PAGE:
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Crude to Cool way. Start using add-on’s now!

I hope that you are going to learn something awesome with this article and have this as one of the learning for your 2013 (this year)  journey. This article just doesn’t speak directly about some add-on(s) and just give out the names of them. Well, I need not give them; you can still find it by going to the add-on(s) of Firefox or Chrome with the respective websites. I am going to share my experience as well and also talk about, “How a tester / developer” could use these add-on(s) to test better while improving their productivity. That’s why this is called an article. Else I could have just tweeted the add-on(s) name (Chuckles).

Going back 2 years or 3 years, I used to see following kind of testers,

Case 1: A tester was looking into his watch while he wanted to know the page-load time. I went to him and asked, how long do you need to do this? He said, for the same web-page I need to try 100 iterations with several settings like with cache and without cache and on different bandwidths.

Case 2: A tester reporting a bug: I see a text in red color while it had to be in purple. Unfortunately, there were 2 shades of red color and developer thought that tester was talking about the red colored text which was in the bottom of the paragraph rather than between of the paragraph. As they were shades, developer perceived those in his own way.

Looking at the above two examples, it looks very sloppy (At least to me).

Let us speak about, how did I deal with such problems now?

Considering Case 1, for the tester who was checking the load time for the web page, I went to him and said; How about cutting down the effort of you looking into your watch every-time you want to know the load time? He said, please tell me. I introduced him to an add-on of Mozilla Firefox called “Extended status bar” which can help him to get rid of what he is currently doing. He can just refresh the web-page and wait till it loads that’s all. And then he can look into the statistics bar which will not only talk about load time but, more information. Now, he has got it the cool way.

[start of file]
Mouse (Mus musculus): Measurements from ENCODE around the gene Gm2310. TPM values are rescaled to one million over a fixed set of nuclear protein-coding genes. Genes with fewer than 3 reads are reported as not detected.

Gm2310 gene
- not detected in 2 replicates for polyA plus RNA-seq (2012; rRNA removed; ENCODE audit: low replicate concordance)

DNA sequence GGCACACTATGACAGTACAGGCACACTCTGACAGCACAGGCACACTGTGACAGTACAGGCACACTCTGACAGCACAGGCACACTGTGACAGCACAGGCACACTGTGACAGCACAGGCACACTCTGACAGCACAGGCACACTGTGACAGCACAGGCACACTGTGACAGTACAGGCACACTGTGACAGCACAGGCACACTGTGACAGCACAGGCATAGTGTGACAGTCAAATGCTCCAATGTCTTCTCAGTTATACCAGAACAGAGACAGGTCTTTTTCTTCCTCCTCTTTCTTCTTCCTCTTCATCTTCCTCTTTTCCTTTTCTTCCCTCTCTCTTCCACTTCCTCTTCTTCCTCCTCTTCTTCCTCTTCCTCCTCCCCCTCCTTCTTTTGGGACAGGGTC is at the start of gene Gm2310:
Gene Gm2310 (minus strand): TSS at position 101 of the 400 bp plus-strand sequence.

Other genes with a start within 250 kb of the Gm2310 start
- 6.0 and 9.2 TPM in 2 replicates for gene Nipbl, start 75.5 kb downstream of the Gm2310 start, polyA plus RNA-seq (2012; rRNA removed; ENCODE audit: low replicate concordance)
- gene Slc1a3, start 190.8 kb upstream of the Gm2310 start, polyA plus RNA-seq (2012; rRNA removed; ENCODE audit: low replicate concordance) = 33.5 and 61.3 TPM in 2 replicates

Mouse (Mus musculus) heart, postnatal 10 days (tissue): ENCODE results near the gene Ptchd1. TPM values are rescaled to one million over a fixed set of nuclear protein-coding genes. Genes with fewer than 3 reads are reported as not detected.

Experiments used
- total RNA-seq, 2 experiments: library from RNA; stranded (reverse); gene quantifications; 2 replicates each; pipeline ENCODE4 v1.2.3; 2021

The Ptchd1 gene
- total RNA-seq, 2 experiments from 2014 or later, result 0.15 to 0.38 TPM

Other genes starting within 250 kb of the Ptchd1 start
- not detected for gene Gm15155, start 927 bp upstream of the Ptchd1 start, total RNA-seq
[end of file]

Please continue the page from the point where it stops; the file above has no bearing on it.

He thanked me so much and then he said, is it a new tool? Well, I said; you are still in stone-age. Please move on to modern era. It has been there from long time, it is just that you never thought of exploring. You were happy with what you were doing and not wanted to become happiest.

Now, let us consider case 2 where the tester reported a bug by saying red while there were 2 shades of red and developer considered the wrong one and thought he / she fixed something while he / she actually created one more bug. Now, I was consulting the project and wanted to know why such problem occurred. It is because, lack of the knowledge about Hex color codes and knowing that there are different shades among 1 color itself. And other thing is, how to get to know those color codes from the web-page. I went to the tester and introduced him to an add-on called “ColorZilla” which is used along with Mozilla Firefox web browser. With that add-on, he need to just mouse over on the text or image and that will provide the Hex code of that specific text or image area. Now, the tester re-wrote the bug report and instead of saying “Red”, he reported it in Hex value (Say #FFFFFF for White). Now, Developer just searched for this Hex value and changed the Hex value to purple to fix the bug. Now, that’s the smarter way.

 

I hope that by now you might have got some idea about how these add-on(s) could be of help.

 

This is sample of my experience! What’s your story? You might want to share it!

SanthoshTuppad

I have been as a software tester for over 5 years. I am a hands-on tester and I've been winning bug battles & testing competitions across the world. I am a testing enthusiast, who conducts free workshops on security testing across India (Covered locations: Bengaluru, Pune, Hyderabad & Chennai. Invite him to come to your location), and monthly meets for testers in Bengaluru. I am also an avid testing blogger.

My interests include traveling, driving my SUV, health & fitness and many others. I mentor budding entrepreneurs, testers, teams in any profession.

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5 Comments

  1. deepak wrote:

    Santosh,

    The screenshot is missing in post for extended status bar i.e., Below, is a screenshot of what he will see once the page completes loading,

    Monday, June 17, 2013 at 3:18 pm | Permalink
  2. Srinivas Kadiyala wrote:

    Thanks for sharing…

    Monday, June 17, 2013 at 6:14 pm | Permalink
  3. Ha ha, thanks for conveying it. I had wrote the blog post more than a year back and just posted it. I will upload the screenshot. Or better, I will remove the line of screenshot and let the testers explore by downloading and installing it.

    Monday, June 17, 2013 at 7:40 pm | Permalink
  4. deepak wrote:

    ya that’s good idea exploring gives more knowledge than screenshot.

    Thanks

    Monday, June 17, 2013 at 8:29 pm | Permalink
  5. Amjath wrote:

    I found a extension in chrome which would help the case 1 scenario. named: ‘Average load times’.

    this extension gives an option for no of test runs, run the test with/without cache and time frame between each refresh.

    Wednesday, July 3, 2013 at 6:57 pm | Permalink

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